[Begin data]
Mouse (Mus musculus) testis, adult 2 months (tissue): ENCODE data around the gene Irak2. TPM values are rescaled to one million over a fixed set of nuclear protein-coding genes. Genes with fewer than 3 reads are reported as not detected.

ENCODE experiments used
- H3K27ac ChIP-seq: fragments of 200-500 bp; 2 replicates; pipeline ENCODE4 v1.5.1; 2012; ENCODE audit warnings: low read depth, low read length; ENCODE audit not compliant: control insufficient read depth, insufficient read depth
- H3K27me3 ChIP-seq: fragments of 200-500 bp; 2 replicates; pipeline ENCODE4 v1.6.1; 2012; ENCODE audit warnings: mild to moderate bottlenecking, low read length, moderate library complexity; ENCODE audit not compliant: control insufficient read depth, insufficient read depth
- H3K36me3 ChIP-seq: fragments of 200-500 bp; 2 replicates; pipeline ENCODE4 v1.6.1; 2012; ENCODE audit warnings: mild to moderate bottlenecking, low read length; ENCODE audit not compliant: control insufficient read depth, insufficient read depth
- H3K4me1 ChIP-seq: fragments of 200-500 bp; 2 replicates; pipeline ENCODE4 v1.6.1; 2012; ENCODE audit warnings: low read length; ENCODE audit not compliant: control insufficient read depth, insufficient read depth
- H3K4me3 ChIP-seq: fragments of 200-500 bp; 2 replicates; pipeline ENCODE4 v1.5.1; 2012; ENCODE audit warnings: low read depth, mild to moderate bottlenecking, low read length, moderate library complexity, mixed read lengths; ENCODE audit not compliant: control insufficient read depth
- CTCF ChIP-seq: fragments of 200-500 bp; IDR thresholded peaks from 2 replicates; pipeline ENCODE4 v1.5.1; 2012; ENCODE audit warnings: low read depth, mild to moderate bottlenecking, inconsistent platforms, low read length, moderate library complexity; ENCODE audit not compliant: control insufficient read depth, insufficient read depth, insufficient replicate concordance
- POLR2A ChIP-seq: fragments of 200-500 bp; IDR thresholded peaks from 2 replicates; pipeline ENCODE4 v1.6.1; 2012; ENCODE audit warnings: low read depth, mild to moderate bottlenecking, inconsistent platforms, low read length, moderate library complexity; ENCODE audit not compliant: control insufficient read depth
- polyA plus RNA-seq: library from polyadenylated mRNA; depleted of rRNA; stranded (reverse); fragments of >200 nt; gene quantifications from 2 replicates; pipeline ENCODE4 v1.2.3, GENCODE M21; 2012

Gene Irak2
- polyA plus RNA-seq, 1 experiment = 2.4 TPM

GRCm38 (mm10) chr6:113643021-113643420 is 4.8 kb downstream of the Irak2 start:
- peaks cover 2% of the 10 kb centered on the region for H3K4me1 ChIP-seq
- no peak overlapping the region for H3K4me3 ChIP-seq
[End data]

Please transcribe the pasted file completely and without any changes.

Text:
Mouse (Mus musculus) testis, adult 2 months (tissue): ENCODE data around the gene Irak2. TPM values are rescaled to one million over a fixed set of nuclear protein-coding genes. Genes with fewer than 3 reads are reported as not detected.

ENCODE experiments used
- H3K27ac ChIP-seq: fragments of 200-500 bp; 2 replicates; pipeline ENCODE4 v1.5.1; 2012; ENCODE audit warnings: low read depth, low read length; ENCODE audit not compliant: control insufficient read depth, insufficient read depth
- H3K27me3 ChIP-seq: fragments of 200-500 bp; 2 replicates; pipeline ENCODE4 v1.6.1; 2012; ENCODE audit warnings: mild to moderate bottlenecking, low read length, moderate library complexity; ENCODE audit not compliant: control insufficient read depth, insufficient read depth
- H3K36me3 ChIP-seq: fragments of 200-500 bp; 2 replicates; pipeline ENCODE4 v1.6.1; 2012; ENCODE audit warnings: mild to moderate bottlenecking, low read length; ENCODE audit not compliant: control insufficient read depth, insufficient read depth
- H3K4me1 ChIP-seq: fragments of 200-500 bp; 2 replicates; pipeline ENCODE4 v1.6.1; 2012; ENCODE audit warnings: low read length; ENCODE audit not compliant: control insufficient read depth, insufficient read depth
- H3K4me3 ChIP-seq: fragments of 200-500 bp; 2 replicates; pipeline ENCODE4 v1.5.1; 2012; ENCODE audit warnings: low read depth, mild to moderate bottlenecking, low read length, moderate library complexity, mixed read lengths; ENCODE audit not compliant: control insufficient read depth
- CTCF ChIP-seq: fragments of 200-500 bp; IDR thresholded peaks from 2 replicates; pipeline ENCODE4 v1.5.1; 2012; ENCODE audit warnings: low read depth, mild to moderate bottlenecking, inconsistent platforms, low read length, moderate library complexity; ENCODE audit not compliant: control insufficient read depth, insufficient read depth, insufficient replicate concordance
- POLR2A ChIP-seq: fragments of 200-500 bp; IDR thresholded peaks from 2 replicates; pipeline ENCODE4 v1.6.1; 2012; ENCODE audit warnings: low read depth, mild to moderate bottlenecking, inconsistent platforms, low read length, moderate library complexity; ENCODE audit not compliant: control insufficient read depth
- polyA plus RNA-seq: library from polyadenylated mRNA; depleted of rRNA; stranded (reverse); fragments of >200 nt; gene quantifications from 2 replicates; pipeline ENCODE4 v1.2.3, GENCODE M21; 2012

Gene Irak2
- polyA plus RNA-seq, 1 experiment = 2.4 TPM

GRCm38 (mm10) chr6:113643021-113643420 is 4.8 kb downstream of the Irak2 start:
- peaks cover 2% of the 10 kb centered on the region for H3K4me1 ChIP-seq
- no peak overlapping the region for H3K4me3 ChIP-seq